Perhaps one of the most quintessential elements of French culture are the castles. Thanks to its noble history, France is littered with castles in all shapes and styles from a variety of time periods. Many are well-preserved and open to visitors. However, the best news is that many extraordinary castles can easily be visited during a stay in Paris. That means you can enjoy bustling city life in the capital and benefit from a history lesson during your castle visit, even if your stay in Paris is short. Read on to discover five castles you can easily visit from Paris and start planning your itinerary.
Chateau de Versailles
No list of Parisian-area castles would be complete without Versailles. Home of some of France’s most notorious rulers including Louis XIV, Louis XVI, and Marie Antoinette, Versailles is truly the epitome of grandeur. In fact, it was constructed in order to display the power and wealth of the monarchy. Today, 1,000 of the castle’s 2,300 rooms are open to visitors, including the queen’s bedroom and the ornate Gallerie des Glaces (Hall of Mirrors). Be sure to visit the extensive gardens outside the castle as well. Dotted with blooming flowers, magnificent sculptures, and inspiring fountains, the castle grounds are just as impressive as the castle itself. To reach Versailles, take the RER C train and get off at the last station, Versailles Rive Gauche.
Chateau de Vincennes
This castle, which is little known to Parisians, let alone tourists, is located just outside Paris’ borders in the quaint suburb of Vincennes. Originally constructed as a royal hunting lodge, the castle became a hideout for kings during times of revolution in the 16th and 17th centuries. When it was inhabited, the castle served as an arsenal for the French military, as well as a safe house for the royal family’s riches. Visitors are invited to tour the royal family’s living quarters as well as King Charles V’s office. Make sure to visit the Sainte Chapelle (Holy Chapel) which was modeled after the Sainte Chapelle in Paris. The stained glass windows date back to the 1550s and depict scenes from the apocalypse, a choice which highlights the strong religious tensions of the time. The castle is easily reachable from subway line one, getting off at the last station, Chateau de Vincennes.
Chateau de Sceaux
Located in Sceaux, France, a small town in the Parisian suburbs, this castle is perhaps the most surprising one on the list. Unless you know of this castle and were searching for it, you would have no idea of its existence. Nestled in a beautifully laid out park that was designed by André Le Nôtre, the architect responsible for the grounds at Versailles, this castle mostly blends into its surroundings. However, there’s nothing banal about it. The original castle was built during the 16th century, only to be demolished during the French Revolution. The castle as it is known today was constructed in the mid-19th century and today serves as a museum of local history. Within the park there is a gourmet restaurant, temporary exposition spaces, and plenty of green space to take a walk or have a picnic. Take the RER line B2 and get off at stop Sceaux to access the castle.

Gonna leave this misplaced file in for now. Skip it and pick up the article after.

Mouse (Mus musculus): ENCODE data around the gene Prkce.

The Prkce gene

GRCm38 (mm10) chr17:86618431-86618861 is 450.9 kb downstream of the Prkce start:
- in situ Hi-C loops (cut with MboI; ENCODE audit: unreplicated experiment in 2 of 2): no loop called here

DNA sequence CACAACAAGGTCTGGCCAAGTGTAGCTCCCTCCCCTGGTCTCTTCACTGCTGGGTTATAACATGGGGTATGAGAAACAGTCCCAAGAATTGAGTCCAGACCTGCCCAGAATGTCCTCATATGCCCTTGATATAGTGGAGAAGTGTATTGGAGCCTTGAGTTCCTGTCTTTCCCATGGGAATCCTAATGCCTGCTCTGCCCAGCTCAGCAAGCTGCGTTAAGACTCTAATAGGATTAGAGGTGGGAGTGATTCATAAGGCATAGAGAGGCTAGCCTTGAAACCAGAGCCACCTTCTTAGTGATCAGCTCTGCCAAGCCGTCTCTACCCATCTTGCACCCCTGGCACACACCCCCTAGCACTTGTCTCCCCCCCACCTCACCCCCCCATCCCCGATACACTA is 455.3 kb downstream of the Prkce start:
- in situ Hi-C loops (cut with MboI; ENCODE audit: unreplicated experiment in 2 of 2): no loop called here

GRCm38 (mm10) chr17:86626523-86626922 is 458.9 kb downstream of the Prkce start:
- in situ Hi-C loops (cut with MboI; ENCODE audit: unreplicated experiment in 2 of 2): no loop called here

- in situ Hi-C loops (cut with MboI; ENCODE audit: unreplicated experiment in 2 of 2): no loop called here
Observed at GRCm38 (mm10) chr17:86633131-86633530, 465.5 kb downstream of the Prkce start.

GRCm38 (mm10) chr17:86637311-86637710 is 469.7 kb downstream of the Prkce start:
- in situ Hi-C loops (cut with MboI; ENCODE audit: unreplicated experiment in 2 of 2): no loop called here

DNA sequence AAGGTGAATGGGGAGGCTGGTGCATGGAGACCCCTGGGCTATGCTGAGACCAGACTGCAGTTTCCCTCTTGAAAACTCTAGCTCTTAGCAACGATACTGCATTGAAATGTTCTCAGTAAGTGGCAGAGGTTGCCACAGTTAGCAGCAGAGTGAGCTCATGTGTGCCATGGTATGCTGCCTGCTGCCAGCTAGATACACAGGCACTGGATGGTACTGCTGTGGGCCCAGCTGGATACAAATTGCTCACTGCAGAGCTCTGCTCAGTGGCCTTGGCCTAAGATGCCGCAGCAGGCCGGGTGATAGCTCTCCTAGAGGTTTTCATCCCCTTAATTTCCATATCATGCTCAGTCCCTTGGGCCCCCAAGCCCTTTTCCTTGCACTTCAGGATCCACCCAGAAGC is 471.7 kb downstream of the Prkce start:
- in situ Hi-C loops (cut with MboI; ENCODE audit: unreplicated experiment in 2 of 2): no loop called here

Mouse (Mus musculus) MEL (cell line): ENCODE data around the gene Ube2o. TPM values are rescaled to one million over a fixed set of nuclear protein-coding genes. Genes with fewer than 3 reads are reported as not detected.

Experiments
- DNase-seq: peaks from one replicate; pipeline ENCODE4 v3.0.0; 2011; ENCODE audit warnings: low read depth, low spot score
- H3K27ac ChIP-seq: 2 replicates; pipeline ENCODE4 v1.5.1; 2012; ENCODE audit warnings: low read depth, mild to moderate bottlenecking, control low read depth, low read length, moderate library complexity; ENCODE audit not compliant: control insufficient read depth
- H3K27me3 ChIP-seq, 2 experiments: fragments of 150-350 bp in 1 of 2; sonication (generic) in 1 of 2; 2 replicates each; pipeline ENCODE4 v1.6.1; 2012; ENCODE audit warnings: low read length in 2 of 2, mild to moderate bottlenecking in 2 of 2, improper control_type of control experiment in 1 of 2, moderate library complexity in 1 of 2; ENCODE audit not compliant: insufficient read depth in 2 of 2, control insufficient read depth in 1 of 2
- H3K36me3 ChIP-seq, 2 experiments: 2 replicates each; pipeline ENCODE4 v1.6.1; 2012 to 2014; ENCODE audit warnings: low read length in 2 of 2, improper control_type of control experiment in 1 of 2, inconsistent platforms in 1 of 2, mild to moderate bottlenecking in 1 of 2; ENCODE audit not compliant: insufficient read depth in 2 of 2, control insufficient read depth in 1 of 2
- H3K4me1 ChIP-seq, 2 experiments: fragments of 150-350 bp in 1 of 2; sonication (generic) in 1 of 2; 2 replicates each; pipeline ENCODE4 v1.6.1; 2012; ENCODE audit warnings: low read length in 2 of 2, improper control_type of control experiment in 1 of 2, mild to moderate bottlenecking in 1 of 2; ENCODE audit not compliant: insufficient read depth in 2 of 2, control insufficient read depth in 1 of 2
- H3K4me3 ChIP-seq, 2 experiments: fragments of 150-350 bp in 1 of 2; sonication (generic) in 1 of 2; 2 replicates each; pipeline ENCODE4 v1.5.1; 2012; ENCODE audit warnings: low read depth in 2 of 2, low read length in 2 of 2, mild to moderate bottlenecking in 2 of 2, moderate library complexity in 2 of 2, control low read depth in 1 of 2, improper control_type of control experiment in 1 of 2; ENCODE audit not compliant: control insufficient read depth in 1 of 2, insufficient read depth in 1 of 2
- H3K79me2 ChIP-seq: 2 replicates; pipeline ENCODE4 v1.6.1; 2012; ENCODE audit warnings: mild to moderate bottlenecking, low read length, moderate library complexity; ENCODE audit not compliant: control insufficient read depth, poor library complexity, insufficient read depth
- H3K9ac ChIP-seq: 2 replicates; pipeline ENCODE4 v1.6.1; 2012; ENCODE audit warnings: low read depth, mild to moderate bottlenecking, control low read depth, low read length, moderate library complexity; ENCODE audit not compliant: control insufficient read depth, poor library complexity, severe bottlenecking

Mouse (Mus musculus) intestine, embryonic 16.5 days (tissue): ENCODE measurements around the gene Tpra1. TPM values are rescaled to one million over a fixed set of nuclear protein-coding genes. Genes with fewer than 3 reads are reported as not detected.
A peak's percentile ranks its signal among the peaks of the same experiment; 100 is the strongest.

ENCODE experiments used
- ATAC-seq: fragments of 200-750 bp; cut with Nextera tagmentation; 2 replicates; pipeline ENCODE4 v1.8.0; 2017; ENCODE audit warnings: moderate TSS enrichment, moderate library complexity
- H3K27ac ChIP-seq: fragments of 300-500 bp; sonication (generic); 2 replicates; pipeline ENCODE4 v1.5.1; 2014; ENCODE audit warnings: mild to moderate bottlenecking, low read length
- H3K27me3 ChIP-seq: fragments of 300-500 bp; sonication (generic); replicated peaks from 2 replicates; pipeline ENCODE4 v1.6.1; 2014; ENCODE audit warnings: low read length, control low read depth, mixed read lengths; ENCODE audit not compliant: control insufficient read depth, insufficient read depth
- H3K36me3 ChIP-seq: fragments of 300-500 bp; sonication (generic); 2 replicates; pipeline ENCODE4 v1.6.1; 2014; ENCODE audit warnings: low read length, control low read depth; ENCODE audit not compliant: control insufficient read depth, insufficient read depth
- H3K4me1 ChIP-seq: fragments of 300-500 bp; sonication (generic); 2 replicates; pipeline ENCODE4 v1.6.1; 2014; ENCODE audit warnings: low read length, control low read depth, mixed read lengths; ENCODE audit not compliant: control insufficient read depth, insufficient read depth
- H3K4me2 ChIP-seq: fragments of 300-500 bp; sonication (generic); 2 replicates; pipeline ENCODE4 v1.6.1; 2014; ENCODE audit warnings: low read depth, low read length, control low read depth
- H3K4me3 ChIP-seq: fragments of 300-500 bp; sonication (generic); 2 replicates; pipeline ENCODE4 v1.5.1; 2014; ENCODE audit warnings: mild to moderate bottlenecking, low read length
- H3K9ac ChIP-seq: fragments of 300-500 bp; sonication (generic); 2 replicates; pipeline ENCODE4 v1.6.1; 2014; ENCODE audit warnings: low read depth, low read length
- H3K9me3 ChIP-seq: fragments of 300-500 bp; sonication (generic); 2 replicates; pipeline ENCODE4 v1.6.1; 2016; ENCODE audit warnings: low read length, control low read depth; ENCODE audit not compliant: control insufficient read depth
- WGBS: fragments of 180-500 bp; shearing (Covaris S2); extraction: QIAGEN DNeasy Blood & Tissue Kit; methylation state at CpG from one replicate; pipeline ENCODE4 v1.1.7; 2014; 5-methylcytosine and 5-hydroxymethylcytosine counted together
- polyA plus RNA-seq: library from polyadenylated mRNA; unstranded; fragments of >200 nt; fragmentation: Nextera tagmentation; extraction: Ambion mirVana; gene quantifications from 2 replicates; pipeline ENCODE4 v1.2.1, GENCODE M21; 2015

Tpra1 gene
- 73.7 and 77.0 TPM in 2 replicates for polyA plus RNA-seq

Chateau de Saint Germain-en-Laye
This castle was the birthplace of one of France’s most famous kings, Louis XIV. He lived here for 30 years before relocating his court to Versailles. After his departure, he left the castle to the exiled King James II of England. In modern times, the castle continued to have historical importance, serving as the site of a treaty signing that ended hostilities between the Allies of World War I and Austria. In addition, German troops used the castle as their headquarters during the Second World War. After World War II, the castle was renovated and became the home of the French National Archaeological Museum. Make sure to take a walk around the grounds outside the castle, which feature both an organized French garden and a wilder English-style garden. To reach the castle, take RER line A and get off at the last station, Saint Germain-en-Laye.
Chateau de Maisons-Laffitte
This castle dates back to the 17th century and was constructed in a Baroque style. It is architecturally important as it marks the transition between the Late Renaissance period and the Classic period. Originally belonging to a family associated with the Parlement de Paris (Paris Parliament), the castle also served as a reception hall for the king after his hunting excursions due to its location between the Seine River and the Forest of Saint Germain-en-Laye. King Louis XIV was so impressed with the castle that he commissioned its architects to design Versailles. Ownership of the castle changed hands numerous times until the French government purchased the site in 1905 to protect it from demolition. Today, visitors are welcome to visit the dining rooms, the king’s chambers, and the Voltaire apartment where the famed philosopher stayed in 1723. The castle can be reached by taking the RER line A and getting off at stop Maisons Laffitte.
Take a short trip and find yourself immersed in history
All of the castles included on this list can be accessed from central Paris via public transportation and all require less than one hour of travel time. This makes them a perfect destination for the time-strapped visitor. Choose one, two, or more of these castles and you’ll be sure to have an enriching and fascinating trip. In addition, most of the castles are classified as national monuments, meaning that ticket prices are affordable for adults and free for children.
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